You're likely to first mention your concerns to your child's doctor or, in the case of a partial defect that's gone unnoticed into adulthood, your primary care physician. However, you or your child may then be referred to a doctor who specializes in disorders of the heart (cardiologist).
Because appointments can be brief, and there's often a lot of ground to cover, it's a good idea to arrive well prepared. Here's some information to help you get ready for your appointment, and what to expect from your doctor.
What you can do
- Write down any symptoms you or your child experiences, including any that may seem unrelated to the reason for which you scheduled the appointment.
- Make a list of all medications, vitamins and supplements that you or your child takes. Write down the dose usually taken, as well.
- Write down questions to ask your doctor.
Preparing a list of questions can help you make the most of your time with your doctor, and ensure that you cover all of the points that are important to you. For atrioventricular canal defect, some basic questions to ask your doctor include:
- What's the most likely cause of my or my baby's symptoms?
- Are there other possible causes for these symptoms?
- What kinds of tests are needed? Do these tests require any special preparation?
- What treatments are available for atrioventricular canal defect, and which do you recommend?
- What are the risks of surgery?
- Are there any alternatives to surgery?
- My child or I have other health conditions. How can we best manage these conditions together?
- Are there any activity restrictions after the surgery?
- Are there any brochures or other printed material that I can take home with me? What websites do you recommend visiting?
In addition to the questions that you've prepared to ask your doctor, don't hesitate to ask questions during your appointment anytime you don't understand something.
What to expect from your doctor
Your doctor or your child's doctor is likely to ask you a number of questions, such as:
Sept. 12, 2012
- When did you or your child first notice symptoms?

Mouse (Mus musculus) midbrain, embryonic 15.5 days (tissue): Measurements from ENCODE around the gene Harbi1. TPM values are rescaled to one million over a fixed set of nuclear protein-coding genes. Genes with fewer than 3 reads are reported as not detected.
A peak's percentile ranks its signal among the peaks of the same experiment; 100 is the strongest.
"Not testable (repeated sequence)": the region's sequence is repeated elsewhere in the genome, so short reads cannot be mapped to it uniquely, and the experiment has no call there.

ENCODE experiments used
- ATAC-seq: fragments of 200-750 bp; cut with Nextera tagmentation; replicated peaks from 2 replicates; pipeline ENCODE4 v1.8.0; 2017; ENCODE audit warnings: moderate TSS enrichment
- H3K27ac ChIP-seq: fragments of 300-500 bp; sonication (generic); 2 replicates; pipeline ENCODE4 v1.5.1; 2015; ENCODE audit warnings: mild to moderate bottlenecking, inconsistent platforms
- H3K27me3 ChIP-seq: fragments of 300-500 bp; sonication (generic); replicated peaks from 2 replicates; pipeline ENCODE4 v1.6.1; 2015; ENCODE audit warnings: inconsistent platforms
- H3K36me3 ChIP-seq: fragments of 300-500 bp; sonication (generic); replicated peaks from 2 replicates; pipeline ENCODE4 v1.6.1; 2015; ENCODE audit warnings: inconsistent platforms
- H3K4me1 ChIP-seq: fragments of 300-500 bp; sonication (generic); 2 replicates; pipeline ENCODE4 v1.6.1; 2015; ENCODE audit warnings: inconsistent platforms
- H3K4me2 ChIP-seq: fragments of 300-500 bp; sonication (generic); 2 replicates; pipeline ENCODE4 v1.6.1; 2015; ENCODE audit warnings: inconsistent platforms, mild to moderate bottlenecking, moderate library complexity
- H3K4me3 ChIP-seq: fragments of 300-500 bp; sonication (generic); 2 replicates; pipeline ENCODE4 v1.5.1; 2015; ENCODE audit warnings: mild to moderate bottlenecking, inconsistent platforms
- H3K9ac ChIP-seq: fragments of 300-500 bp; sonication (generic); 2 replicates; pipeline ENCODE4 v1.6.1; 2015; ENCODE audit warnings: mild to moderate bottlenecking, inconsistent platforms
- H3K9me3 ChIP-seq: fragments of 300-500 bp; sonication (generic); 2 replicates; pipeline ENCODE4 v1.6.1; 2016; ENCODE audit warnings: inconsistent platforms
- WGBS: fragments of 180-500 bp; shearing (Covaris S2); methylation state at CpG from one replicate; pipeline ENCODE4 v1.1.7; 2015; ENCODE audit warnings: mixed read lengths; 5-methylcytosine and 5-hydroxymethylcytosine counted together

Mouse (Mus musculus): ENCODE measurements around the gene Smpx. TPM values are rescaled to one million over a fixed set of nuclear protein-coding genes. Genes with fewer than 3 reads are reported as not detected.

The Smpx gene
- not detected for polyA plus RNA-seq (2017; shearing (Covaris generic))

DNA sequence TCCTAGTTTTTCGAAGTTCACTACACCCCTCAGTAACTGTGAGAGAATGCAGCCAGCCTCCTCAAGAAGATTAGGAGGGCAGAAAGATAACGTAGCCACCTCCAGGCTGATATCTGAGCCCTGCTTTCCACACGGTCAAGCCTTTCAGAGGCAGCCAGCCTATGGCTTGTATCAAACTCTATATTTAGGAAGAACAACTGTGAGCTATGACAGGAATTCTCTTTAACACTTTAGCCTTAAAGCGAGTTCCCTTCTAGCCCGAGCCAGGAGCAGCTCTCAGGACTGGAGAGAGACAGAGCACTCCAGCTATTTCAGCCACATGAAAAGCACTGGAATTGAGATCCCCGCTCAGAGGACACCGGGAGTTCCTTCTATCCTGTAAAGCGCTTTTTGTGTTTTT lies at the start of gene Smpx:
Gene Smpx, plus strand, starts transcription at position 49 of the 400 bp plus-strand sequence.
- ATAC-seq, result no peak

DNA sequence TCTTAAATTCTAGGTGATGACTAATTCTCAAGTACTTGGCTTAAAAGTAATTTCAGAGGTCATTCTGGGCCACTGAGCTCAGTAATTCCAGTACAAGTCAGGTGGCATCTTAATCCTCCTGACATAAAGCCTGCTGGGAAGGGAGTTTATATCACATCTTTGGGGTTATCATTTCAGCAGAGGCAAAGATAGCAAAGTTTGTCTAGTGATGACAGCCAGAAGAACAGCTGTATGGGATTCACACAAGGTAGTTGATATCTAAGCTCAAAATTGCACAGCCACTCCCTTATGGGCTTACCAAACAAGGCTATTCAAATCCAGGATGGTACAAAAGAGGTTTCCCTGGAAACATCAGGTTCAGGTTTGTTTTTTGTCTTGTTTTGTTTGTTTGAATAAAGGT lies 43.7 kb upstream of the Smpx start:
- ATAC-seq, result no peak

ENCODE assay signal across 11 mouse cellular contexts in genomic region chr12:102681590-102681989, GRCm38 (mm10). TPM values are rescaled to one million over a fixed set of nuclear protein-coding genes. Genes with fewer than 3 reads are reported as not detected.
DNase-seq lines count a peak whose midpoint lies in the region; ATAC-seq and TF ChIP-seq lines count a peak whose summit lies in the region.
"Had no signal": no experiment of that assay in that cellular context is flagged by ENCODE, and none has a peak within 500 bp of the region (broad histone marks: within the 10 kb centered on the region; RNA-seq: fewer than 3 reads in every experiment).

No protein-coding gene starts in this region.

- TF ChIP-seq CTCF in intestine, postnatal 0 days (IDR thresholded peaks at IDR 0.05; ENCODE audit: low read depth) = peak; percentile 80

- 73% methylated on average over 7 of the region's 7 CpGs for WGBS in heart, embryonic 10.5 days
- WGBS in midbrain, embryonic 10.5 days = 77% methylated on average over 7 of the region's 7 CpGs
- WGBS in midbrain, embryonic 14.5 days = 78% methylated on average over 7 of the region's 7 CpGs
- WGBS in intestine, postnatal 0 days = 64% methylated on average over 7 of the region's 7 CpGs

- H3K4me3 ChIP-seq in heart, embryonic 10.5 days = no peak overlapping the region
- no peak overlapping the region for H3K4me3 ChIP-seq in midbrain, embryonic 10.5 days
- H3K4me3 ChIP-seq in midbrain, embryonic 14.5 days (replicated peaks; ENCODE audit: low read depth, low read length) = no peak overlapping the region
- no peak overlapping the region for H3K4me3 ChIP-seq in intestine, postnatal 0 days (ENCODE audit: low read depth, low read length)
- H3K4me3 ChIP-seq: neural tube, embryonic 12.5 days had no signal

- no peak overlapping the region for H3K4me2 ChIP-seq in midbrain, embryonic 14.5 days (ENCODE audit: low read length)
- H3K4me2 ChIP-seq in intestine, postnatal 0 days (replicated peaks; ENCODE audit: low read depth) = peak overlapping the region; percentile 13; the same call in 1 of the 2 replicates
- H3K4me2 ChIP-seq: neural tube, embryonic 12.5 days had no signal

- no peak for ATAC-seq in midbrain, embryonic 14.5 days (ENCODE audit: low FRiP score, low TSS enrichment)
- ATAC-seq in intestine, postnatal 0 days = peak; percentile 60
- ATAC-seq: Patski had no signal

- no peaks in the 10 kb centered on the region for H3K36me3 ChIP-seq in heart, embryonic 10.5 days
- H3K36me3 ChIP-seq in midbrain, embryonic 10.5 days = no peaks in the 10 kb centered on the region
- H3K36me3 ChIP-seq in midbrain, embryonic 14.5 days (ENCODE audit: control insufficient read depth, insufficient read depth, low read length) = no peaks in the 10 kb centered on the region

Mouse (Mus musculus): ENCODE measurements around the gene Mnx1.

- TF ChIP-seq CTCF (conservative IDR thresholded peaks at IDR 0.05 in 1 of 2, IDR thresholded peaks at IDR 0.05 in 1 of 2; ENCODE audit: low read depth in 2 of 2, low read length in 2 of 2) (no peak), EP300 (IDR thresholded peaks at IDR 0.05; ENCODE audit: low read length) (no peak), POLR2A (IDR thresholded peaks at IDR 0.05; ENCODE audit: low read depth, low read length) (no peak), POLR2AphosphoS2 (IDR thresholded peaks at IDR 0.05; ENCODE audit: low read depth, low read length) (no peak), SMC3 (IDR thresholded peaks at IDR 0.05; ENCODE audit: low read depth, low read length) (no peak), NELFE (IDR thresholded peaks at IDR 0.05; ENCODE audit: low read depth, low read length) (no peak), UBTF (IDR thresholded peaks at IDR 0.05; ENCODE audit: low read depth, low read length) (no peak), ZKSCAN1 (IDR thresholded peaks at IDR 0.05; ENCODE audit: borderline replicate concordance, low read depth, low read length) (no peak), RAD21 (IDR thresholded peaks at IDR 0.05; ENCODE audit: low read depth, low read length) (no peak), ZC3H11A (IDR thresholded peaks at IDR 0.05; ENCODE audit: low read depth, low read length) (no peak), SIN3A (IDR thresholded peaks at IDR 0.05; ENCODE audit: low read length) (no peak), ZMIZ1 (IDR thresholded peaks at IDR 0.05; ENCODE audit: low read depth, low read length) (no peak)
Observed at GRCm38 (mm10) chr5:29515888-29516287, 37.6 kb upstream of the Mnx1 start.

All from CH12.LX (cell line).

- Have the symptoms been continuous or occasional?
- Does anything seem to improve these symptoms?
- What, if anything, appears to worsen the symptoms?
- Is there a family history of congenital heart disease?
- Atrioventricular septal defect. The Merck Manuals: The Merck Manual for Healthcare Professionals. http://www.merckmanuals.com/professional/print/pediatrics/congenital_cardiovascular_anomalies/atrioventricular_septal_defect.html. Accessed July 26, 2012.
- Atrioventricular canal defect. American Heart Association. http://www.heart.org/HEARTORG/Conditions/CongenitalHeartDefects/AboutCongenitalHeartDefects/Complete-Atrioventricular-Canal-defect-CAVC_UCM_307023_Article.jsp. Accessed July 26, 2012.
- Atz AM, et al. Surgical management of complete atrioventricular septal defect: Associations with surgical technique, age, and trisomy 21. Journal of Thoracic and Cardiovascular Surgery. 2011;141:1371.
- Miller A, et al. Long term survival of infants with atrioventricular septal defects. Journal of Pediatrics. 2010;156:994.
- Warnes CA, et al. ACC/AHA 2008 guidelines for the management of adults with congenital heart disease. Journal of the American College of Cardiology. 2008;52:e143.
- Living with a congenital heart defect. National Heart, Lung, and Blood Institute. http://www.nhlbi.nih.gov/health/health-topics/topics/chd/livingwith.html. Accessed July 26, 2012.
- Rasiah SV, et al. Outcome following prenatal diagnosis of complete atrioventricular septal defect. Prenatal Diagnosis. 2008;28:95.
You Are ... The Campaign for Mayo Clinic
Mayo Clinic is a not-for-profit organization. Make a difference today.